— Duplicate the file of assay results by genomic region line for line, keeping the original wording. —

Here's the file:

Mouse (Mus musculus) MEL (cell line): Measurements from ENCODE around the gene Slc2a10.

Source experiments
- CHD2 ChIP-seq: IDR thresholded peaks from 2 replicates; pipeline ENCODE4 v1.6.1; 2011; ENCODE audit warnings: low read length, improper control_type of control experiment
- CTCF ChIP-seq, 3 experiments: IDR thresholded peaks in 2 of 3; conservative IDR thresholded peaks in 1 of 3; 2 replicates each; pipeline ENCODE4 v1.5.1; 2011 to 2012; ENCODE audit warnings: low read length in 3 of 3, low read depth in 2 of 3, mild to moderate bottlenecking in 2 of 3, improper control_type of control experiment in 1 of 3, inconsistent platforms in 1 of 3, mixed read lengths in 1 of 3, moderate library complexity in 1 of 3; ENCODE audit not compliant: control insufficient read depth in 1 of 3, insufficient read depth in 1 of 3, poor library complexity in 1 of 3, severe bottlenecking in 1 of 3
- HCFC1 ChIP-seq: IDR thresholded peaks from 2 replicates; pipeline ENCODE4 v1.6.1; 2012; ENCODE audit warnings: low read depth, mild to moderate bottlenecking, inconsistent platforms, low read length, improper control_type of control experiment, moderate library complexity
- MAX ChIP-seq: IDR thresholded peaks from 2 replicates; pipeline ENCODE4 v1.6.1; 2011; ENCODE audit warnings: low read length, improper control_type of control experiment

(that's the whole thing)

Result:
Mouse (Mus musculus) MEL (cell line): Measurements from ENCODE around the gene Slc2a10.

Source experiments
- CHD2 ChIP-seq: IDR thresholded peaks from 2 replicates; pipeline ENCODE4 v1.6.1; 2011; ENCODE audit warnings: low read length, improper control_type of control experiment
- CTCF ChIP-seq, 3 experiments: IDR thresholded peaks in 2 of 3; conservative IDR thresholded peaks in 1 of 3; 2 replicates each; pipeline ENCODE4 v1.5.1; 2011 to 2012; ENCODE audit warnings: low read length in 3 of 3, low read depth in 2 of 3, mild to moderate bottlenecking in 2 of 3, improper control_type of control experiment in 1 of 3, inconsistent platforms in 1 of 3, mixed read lengths in 1 of 3, moderate library complexity in 1 of 3; ENCODE audit not compliant: control insufficient read depth in 1 of 3, insufficient read depth in 1 of 3, poor library complexity in 1 of 3, severe bottlenecking in 1 of 3
- HCFC1 ChIP-seq: IDR thresholded peaks from 2 replicates; pipeline ENCODE4 v1.6.1; 2012; ENCODE audit warnings: low read depth, mild to moderate bottlenecking, inconsistent platforms, low read length, improper control_type of control experiment, moderate library complexity
- MAX ChIP-seq: IDR thresholded peaks from 2 replicates; pipeline ENCODE4 v1.6.1; 2011; ENCODE audit warnings: low read length, improper control_type of control experiment